No matter how true a proposition is, if it is not fully, frequently and fearlessly discussed, it will degenerate into a dead dogma and not a living truth (J.S Mill, sourced from Politics In Ghana, 1982-1992, Mike Ocquaye Prof.)
I was in my Holy Village last week which has one of the worst roads in the Ahanta West Municipality. This road leads to Cape Three Points, the southernmost part of this country and very popular because of the oil find. My people have been cut off from the municipality and by extension the rest of the country. For the communities along the seashore, they have resorted to the use of canoes to Dixcove before they can have a ride to Agona Ahanta, the capital.
Pardon me for this small diversion. Yes, as I was saying, it was a funeral that sent me there. I have this uncle in his late 70s who dropped out from the Middle School of old but so interested in politics and its related issues. Each time I travelled to the village, he would want to have time with me for discussions outside the family issues. His discussions would dwell on the politics and the economy of Ghana, making references to his era when he had jobs to do even though he dropped out of school.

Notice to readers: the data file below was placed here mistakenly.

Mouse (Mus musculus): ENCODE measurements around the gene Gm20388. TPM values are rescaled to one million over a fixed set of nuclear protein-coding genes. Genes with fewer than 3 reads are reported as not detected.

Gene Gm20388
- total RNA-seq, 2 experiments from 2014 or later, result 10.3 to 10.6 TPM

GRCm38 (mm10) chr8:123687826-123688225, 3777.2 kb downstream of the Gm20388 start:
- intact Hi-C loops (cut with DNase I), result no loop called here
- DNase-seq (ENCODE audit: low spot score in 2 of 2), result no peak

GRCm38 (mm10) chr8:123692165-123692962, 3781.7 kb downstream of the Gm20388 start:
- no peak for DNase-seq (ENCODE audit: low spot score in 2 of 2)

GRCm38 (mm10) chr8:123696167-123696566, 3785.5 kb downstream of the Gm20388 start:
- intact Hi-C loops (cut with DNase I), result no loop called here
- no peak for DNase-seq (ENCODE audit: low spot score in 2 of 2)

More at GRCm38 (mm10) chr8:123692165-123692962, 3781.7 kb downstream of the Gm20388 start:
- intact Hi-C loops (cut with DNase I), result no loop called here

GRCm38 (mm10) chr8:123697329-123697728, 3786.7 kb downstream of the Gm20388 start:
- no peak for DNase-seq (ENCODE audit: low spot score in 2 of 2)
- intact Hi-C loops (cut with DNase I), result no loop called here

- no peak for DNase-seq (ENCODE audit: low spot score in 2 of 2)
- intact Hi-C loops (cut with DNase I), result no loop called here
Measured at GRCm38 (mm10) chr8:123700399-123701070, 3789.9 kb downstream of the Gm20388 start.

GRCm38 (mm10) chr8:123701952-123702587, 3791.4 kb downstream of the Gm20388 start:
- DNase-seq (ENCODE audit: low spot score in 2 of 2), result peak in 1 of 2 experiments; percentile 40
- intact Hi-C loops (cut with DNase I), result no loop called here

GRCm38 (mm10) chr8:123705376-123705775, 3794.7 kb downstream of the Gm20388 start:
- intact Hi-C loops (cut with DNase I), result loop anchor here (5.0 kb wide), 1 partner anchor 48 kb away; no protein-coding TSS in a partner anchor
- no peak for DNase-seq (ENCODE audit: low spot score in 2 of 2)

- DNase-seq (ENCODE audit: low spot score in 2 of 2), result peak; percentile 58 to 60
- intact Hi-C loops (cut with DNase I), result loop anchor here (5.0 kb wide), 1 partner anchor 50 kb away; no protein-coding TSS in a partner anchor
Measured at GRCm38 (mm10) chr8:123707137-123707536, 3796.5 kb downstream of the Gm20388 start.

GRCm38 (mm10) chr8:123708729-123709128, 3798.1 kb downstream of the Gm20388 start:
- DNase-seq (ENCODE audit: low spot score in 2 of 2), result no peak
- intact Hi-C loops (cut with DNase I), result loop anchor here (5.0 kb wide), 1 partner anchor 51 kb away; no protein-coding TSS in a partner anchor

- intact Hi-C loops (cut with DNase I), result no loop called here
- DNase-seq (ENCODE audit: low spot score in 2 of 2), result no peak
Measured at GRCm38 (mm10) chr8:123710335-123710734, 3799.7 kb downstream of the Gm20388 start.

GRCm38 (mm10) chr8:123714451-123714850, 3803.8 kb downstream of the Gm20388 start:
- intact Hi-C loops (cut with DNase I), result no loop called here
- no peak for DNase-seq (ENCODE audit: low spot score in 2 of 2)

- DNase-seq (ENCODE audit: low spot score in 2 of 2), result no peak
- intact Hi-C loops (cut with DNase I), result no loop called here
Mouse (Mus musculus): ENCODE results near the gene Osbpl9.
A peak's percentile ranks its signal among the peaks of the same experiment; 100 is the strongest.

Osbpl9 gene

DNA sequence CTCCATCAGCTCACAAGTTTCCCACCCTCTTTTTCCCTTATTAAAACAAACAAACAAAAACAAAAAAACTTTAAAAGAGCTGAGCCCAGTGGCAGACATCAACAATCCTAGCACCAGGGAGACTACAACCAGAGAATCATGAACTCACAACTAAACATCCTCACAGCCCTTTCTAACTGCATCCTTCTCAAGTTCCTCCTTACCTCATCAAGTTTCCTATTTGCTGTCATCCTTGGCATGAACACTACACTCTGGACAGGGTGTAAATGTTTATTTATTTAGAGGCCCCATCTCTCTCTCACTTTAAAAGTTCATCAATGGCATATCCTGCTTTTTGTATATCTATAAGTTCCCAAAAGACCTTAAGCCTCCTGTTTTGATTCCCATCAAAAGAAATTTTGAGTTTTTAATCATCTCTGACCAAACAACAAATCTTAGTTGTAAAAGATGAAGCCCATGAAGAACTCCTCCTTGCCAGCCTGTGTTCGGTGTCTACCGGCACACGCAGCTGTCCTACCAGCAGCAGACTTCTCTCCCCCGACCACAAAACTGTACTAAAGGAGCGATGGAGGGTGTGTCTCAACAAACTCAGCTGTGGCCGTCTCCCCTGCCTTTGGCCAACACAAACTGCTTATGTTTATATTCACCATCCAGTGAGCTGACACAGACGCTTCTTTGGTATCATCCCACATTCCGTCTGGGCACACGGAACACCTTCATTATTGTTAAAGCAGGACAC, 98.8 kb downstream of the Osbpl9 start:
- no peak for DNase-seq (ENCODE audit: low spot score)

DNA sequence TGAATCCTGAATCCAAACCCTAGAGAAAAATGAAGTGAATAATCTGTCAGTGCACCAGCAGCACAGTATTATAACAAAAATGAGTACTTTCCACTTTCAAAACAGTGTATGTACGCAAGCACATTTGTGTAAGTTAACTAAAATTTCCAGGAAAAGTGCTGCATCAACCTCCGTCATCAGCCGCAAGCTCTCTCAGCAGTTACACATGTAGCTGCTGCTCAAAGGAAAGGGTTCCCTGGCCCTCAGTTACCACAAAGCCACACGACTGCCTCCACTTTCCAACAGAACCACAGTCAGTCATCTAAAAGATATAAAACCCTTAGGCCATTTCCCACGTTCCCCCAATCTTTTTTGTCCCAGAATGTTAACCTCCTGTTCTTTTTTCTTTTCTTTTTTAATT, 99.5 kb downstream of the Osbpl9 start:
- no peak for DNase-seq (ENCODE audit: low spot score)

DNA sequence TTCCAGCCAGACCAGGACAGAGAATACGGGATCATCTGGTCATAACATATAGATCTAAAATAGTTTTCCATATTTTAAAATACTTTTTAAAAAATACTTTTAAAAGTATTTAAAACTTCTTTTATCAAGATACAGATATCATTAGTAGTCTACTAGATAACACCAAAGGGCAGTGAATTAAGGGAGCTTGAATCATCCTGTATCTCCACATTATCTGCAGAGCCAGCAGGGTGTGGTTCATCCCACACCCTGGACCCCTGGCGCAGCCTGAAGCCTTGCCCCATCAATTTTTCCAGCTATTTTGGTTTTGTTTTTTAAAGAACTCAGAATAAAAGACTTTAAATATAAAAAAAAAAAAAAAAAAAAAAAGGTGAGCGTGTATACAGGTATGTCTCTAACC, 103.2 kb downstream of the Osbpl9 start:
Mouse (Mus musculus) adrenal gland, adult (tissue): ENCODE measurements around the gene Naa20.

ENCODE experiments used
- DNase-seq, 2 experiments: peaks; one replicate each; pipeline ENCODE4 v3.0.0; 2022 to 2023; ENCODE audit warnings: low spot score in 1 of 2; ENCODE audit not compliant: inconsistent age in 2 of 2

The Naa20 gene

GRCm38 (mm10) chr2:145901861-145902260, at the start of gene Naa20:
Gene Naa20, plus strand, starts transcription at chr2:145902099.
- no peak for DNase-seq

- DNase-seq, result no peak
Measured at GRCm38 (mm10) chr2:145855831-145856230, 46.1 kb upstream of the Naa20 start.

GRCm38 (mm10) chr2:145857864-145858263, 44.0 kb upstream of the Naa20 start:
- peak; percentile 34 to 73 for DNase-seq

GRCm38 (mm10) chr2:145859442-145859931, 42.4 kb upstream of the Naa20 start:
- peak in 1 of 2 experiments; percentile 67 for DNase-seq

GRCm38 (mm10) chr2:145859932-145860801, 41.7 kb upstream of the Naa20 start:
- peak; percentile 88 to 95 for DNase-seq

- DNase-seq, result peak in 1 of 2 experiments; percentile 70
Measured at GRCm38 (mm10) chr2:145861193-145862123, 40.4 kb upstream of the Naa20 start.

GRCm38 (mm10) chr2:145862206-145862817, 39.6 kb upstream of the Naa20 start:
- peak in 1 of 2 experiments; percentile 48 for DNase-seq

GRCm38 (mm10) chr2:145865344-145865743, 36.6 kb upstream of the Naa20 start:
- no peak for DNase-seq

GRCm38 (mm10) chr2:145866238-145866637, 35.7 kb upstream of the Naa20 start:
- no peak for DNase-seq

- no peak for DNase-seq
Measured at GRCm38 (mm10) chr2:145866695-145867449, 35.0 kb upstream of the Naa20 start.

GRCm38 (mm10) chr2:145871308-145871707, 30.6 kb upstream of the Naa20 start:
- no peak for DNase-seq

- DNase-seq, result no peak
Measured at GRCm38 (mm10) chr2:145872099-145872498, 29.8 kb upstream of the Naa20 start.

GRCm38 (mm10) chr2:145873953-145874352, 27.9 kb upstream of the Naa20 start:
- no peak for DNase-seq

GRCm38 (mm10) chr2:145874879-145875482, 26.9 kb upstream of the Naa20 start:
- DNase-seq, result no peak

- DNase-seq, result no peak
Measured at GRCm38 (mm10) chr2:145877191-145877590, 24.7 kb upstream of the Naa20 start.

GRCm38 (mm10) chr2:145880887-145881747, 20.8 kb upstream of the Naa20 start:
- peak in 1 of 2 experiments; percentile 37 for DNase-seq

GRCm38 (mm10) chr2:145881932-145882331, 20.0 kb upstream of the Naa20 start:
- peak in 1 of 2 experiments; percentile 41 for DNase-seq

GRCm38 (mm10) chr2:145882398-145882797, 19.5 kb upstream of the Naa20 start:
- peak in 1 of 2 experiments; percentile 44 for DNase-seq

He once confessed that if the free SHS had existed in his era, he surely could have tried to access it and he believes his circumstances would have changed for the better.
This time his concern was on the noise about a certain chamber and he asked me what the chamber affair is all about. He asked, “Are the Members of Parliament (MPs) living in a hall which is too small such that they need a chamber?” He added, “If some of us live in one chamber which also serves as a hall then the MPs cannot live under the same conditions.” I laughed and explained what it is to him. He understood but added that “but I see where they sit in Parliament on the TV; it is big and spacious, why do they need a new one,” raising concerns about the road which leads to the village.
Over the past few months, Ghanaians have expressed their views over major issues which have major political implications for the sustenance of our democracy. The results of the recently organized research by the Political Science Department of the University of Ghana on how Ghanaians see their MPs and the decisions they are likely to take on them come the year 2020, shook our MPs to the marrow.